Two years ago at an event in Pittsburgh, Pennsylvania, CEO Sundar Pichai revealed that Google would invest $1 billion over the next five years in collaboration with nonprofits as a part of Grow with Google, an initiative to help people develop the skills they need to find work or grow their business. In something of a recommitment to that mission, Google.org, Google’s philanthropic arm, today said it would set aside $10 million to extend low-income and minority entrepreneurs starting new businesses access to training and capital.
“Small businesses make a big impact on our communities — creating jobs, treating customers like family, and often defining what makes a town unique,” wrote Google Small Business Ads product manager Kim Spalding in a blog post earlier this year. “Google is committed to helping these businesses use the power of the web to grow and thrive.”
A $2 million portion of the commitment will go to the American Library Association (ALA) to create entrepreneurship hubs at libraries in 10 states. The goal, Google says, is to support partnerships with community-based organizations and test models that furnish underprivileged business creators with needed resources.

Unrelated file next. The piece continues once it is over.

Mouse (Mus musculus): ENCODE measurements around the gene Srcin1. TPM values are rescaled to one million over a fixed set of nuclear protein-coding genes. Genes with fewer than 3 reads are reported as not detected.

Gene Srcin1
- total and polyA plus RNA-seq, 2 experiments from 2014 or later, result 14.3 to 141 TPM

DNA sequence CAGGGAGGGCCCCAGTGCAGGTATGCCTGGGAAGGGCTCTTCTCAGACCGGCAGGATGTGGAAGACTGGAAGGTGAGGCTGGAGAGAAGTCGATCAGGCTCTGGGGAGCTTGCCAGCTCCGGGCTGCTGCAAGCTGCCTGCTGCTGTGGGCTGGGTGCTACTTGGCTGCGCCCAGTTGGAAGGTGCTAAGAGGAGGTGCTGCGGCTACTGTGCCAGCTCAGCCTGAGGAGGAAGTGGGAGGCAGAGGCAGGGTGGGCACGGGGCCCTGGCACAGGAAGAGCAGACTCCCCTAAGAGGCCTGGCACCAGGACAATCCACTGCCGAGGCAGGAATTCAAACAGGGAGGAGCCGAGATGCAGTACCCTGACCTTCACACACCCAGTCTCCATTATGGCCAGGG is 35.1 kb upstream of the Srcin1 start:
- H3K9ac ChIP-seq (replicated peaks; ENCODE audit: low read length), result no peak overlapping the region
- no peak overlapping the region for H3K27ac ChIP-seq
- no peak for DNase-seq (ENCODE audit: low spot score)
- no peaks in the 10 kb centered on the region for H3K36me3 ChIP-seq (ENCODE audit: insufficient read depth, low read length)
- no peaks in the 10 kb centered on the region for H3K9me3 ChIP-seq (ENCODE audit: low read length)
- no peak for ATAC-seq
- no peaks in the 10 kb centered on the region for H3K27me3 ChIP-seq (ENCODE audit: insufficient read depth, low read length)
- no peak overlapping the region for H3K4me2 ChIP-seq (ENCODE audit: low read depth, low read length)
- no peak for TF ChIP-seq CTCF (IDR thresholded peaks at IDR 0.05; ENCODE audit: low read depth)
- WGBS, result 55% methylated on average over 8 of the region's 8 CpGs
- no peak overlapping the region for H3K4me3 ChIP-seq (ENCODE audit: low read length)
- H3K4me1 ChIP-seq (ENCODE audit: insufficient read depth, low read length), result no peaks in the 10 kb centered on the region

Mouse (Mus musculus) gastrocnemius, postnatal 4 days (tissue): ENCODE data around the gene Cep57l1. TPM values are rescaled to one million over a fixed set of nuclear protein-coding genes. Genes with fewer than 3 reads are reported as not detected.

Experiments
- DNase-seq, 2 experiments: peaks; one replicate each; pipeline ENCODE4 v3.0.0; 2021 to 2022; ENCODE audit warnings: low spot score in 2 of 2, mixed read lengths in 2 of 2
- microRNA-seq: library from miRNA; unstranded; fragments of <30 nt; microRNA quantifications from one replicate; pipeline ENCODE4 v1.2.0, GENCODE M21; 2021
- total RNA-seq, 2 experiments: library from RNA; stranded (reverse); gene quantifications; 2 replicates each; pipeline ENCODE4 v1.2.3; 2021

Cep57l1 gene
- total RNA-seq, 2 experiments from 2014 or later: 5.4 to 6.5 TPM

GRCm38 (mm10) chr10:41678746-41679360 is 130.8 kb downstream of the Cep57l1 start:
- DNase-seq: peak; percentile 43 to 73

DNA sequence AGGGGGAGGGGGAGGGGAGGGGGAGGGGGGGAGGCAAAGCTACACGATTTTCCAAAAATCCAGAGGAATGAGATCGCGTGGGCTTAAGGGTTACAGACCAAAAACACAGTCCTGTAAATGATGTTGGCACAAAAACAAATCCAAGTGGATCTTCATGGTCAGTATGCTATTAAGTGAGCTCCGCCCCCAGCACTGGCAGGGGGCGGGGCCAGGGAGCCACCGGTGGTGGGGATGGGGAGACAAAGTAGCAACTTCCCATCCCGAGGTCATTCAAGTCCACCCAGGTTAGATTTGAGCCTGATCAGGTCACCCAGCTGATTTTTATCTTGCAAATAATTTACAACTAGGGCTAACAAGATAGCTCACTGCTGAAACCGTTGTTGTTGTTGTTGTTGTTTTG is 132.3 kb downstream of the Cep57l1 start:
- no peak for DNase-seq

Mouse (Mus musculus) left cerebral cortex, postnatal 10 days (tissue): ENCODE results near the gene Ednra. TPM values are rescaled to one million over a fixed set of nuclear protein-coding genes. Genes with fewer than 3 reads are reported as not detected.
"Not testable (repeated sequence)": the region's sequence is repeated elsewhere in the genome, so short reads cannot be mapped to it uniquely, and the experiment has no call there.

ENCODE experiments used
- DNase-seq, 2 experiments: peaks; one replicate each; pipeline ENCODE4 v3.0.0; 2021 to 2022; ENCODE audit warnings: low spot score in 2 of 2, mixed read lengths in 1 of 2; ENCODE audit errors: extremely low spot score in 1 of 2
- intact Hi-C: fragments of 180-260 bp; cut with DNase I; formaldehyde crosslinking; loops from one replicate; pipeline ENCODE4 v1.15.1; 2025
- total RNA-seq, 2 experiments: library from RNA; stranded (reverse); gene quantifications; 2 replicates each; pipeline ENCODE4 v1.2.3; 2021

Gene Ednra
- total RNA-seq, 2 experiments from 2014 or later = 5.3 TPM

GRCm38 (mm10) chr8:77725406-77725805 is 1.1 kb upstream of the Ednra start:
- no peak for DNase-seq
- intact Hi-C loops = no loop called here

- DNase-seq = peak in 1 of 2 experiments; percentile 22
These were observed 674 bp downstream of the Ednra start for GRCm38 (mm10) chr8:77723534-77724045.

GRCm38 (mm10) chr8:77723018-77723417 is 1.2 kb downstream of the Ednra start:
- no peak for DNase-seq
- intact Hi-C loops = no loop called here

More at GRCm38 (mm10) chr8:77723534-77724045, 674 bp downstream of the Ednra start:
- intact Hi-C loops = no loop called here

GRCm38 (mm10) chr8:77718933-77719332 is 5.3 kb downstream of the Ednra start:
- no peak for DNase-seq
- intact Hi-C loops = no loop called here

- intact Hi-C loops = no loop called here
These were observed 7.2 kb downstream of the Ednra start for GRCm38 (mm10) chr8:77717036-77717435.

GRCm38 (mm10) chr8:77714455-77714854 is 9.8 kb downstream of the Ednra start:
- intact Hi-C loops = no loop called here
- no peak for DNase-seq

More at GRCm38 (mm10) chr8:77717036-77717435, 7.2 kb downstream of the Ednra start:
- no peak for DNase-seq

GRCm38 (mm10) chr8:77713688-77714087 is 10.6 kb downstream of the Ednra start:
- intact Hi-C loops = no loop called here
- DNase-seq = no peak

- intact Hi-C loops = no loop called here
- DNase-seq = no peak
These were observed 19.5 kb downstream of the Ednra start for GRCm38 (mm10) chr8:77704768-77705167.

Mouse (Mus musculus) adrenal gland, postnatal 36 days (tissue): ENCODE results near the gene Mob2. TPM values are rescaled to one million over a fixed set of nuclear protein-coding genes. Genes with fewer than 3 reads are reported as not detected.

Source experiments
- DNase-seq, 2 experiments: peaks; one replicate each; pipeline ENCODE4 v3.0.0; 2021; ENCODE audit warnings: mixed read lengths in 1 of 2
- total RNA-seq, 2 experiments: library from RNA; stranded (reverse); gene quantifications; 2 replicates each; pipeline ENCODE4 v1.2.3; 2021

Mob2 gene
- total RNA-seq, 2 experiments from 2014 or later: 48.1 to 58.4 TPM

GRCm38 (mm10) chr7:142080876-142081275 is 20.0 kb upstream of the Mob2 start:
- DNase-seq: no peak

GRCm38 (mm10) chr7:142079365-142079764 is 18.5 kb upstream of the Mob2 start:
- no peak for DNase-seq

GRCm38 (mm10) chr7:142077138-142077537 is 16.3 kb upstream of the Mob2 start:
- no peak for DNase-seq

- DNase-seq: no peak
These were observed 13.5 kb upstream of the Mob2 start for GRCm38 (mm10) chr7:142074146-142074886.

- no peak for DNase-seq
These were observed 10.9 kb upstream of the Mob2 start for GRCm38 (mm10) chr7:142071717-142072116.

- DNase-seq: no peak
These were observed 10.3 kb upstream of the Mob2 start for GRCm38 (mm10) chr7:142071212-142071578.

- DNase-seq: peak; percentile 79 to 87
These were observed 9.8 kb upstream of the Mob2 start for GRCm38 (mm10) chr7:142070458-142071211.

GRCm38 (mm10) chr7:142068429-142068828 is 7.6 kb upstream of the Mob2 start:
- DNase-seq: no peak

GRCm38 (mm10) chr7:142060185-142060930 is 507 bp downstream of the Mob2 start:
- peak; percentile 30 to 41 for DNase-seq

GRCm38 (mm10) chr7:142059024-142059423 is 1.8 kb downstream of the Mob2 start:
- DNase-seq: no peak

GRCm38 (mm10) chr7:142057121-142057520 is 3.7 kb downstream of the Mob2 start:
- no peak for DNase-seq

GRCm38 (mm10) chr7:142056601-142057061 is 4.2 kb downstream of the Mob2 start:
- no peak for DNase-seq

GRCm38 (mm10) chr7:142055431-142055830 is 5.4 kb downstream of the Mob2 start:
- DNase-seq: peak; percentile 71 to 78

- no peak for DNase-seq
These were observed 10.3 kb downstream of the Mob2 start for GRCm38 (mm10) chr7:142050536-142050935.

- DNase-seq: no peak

In a press release announcing the pledge, Google revealed that Google Search interest in “mom and pop shops” hit a three-year high recently; that there’s 350 times greater search volume for nearby local business than a decade ago; and that interest in “local shops” hit a record high last year. The Mountain View company also says it drives over a billion customer connections for businesses worldwide. And in its recent U.S. Economic Impact Report, Google claims its search and advertising tools helped create $335 billion in economic activity for millions of businesses, website publishers, and nonprofits in the U.S. last year.
As part of Grow with Google and its other ongoing commitments to fostering entrepreneurship across the country, Google in 2016 funded the nonprofit CODE2040 program, which sought to create more opportunities for African American and Latino entrepreneurs outside of Silicon Valley. More recently, Google launched Google Primer, which uses five-minute interactive lessons to teach digital marketing and business skills to owners of small and mid-sized businesses, startups, and job seekers.
Online education startup Udacity in 2018 partnered with Google to make a dozen career courses freely available to recent graduates and mid-career professionals, and Google separately teamed up with Coursera to launch a new program to train IT support professionals. Last year, the tech giant added filters and features to Google Maps and Cloud Talent Solution, an AI-powered job search platform, to better match veterans with jobs and help Google Search users find veteran-owned businesses. And in June, Google debuted Google for Small Business, a web portal designed to make it easier for entrepreneurs to find business tools and services.
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